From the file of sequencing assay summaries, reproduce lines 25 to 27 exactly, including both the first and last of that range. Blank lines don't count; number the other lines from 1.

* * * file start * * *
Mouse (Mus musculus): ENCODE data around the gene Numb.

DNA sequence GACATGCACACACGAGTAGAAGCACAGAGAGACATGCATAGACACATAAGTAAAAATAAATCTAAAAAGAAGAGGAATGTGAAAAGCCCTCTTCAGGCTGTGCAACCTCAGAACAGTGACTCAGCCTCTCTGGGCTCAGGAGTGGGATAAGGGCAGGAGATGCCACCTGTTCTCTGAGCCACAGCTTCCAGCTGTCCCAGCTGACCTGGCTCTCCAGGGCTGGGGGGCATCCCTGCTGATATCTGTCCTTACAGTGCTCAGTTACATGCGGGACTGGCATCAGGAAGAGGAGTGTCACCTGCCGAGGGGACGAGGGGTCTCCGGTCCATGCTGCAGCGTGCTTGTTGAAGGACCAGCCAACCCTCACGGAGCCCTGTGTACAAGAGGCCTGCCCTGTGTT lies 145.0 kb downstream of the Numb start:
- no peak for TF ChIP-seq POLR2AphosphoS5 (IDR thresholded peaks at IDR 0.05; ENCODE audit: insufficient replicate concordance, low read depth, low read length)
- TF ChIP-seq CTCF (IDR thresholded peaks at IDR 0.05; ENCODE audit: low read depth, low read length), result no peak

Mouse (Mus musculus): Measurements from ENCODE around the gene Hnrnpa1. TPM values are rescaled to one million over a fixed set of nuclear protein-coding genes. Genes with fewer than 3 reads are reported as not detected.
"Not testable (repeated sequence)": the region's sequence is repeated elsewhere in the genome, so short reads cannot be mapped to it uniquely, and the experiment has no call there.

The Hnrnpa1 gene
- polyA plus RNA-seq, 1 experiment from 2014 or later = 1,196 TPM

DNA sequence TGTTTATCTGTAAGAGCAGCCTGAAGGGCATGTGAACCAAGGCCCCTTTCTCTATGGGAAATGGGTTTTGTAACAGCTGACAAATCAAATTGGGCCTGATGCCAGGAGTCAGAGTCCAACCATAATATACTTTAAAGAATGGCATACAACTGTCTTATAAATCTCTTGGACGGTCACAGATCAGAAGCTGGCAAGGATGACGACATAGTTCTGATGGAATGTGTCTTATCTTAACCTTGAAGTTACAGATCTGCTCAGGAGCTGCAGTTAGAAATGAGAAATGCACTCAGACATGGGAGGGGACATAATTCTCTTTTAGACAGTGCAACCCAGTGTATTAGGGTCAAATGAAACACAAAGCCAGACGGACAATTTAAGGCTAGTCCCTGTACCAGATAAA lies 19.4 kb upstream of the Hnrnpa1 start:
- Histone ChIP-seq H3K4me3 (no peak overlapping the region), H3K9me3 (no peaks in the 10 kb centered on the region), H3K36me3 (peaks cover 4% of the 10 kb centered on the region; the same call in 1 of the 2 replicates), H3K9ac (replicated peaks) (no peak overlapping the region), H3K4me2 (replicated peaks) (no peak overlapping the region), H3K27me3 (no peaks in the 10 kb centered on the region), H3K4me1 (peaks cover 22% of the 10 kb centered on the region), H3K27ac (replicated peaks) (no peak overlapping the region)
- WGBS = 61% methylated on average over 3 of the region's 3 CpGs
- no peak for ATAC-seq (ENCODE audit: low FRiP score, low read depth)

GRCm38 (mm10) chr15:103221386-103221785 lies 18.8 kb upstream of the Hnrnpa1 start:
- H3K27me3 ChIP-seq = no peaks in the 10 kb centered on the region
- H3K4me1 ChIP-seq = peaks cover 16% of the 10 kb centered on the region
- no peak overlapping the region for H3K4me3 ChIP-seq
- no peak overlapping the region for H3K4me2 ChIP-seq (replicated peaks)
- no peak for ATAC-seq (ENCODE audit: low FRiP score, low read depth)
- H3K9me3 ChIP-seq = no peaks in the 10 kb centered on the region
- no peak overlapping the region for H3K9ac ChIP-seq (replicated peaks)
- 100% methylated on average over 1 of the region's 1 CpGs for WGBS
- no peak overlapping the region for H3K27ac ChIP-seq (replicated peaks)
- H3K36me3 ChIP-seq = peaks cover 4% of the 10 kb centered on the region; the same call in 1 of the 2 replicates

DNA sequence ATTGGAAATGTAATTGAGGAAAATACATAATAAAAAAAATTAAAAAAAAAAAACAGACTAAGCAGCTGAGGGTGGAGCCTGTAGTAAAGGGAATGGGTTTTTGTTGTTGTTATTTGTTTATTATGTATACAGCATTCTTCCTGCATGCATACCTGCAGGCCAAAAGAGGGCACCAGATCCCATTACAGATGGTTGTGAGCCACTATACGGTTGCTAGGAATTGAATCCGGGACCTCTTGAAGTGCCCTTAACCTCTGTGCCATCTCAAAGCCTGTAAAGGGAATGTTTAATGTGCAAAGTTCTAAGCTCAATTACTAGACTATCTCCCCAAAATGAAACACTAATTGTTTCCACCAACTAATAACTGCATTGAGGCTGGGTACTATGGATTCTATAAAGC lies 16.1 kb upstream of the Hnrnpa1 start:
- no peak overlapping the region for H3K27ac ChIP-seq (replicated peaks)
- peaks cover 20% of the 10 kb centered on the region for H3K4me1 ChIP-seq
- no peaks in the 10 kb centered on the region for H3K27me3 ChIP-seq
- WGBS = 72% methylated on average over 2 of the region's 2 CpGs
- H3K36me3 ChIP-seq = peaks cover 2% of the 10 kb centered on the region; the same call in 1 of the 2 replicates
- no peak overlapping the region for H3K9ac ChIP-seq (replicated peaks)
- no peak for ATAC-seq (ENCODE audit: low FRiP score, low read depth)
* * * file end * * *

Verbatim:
- no peak overlapping the region for H3K27ac ChIP-seq (replicated peaks)
- peaks cover 20% of the 10 kb centered on the region for H3K4me1 ChIP-seq
- no peaks in the 10 kb centered on the region for H3K27me3 ChIP-seq